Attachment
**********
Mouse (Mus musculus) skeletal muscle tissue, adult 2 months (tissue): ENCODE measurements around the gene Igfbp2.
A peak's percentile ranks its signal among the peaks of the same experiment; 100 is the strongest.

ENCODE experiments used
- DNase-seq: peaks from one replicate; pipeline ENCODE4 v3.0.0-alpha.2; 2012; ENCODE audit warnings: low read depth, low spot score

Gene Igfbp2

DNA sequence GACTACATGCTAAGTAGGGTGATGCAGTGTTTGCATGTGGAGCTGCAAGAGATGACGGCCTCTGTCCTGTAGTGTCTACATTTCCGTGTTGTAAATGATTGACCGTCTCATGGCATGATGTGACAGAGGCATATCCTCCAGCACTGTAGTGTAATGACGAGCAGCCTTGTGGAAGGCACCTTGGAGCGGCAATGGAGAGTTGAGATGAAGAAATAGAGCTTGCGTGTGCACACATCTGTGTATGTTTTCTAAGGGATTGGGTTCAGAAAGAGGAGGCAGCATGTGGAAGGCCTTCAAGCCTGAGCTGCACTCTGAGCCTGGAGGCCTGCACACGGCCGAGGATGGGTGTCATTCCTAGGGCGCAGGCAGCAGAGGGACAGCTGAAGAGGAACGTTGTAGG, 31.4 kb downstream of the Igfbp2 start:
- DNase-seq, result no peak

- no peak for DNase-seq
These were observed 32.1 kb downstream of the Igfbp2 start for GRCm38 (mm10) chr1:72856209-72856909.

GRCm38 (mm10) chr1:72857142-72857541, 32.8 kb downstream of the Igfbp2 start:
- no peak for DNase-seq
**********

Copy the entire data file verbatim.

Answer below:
Mouse (Mus musculus) skeletal muscle tissue, adult 2 months (tissue): ENCODE measurements around the gene Igfbp2.
A peak's percentile ranks its signal among the peaks of the same experiment; 100 is the strongest.

ENCODE experiments used
- DNase-seq: peaks from one replicate; pipeline ENCODE4 v3.0.0-alpha.2; 2012; ENCODE audit warnings: low read depth, low spot score

Gene Igfbp2

DNA sequence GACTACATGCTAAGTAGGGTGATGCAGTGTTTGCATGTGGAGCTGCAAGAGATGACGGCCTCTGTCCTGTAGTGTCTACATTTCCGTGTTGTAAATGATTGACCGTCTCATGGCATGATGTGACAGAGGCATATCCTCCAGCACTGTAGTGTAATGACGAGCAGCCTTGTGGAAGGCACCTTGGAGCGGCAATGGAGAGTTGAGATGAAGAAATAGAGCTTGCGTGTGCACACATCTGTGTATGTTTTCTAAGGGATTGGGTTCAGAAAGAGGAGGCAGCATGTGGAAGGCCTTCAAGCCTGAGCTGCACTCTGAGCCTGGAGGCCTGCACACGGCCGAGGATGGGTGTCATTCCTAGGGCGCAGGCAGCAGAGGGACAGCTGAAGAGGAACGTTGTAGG, 31.4 kb downstream of the Igfbp2 start:
- DNase-seq, result no peak

- no peak for DNase-seq
These were observed 32.1 kb downstream of the Igfbp2 start for GRCm38 (mm10) chr1:72856209-72856909.

GRCm38 (mm10) chr1:72857142-72857541, 32.8 kb downstream of the Igfbp2 start:
- no peak for DNase-seq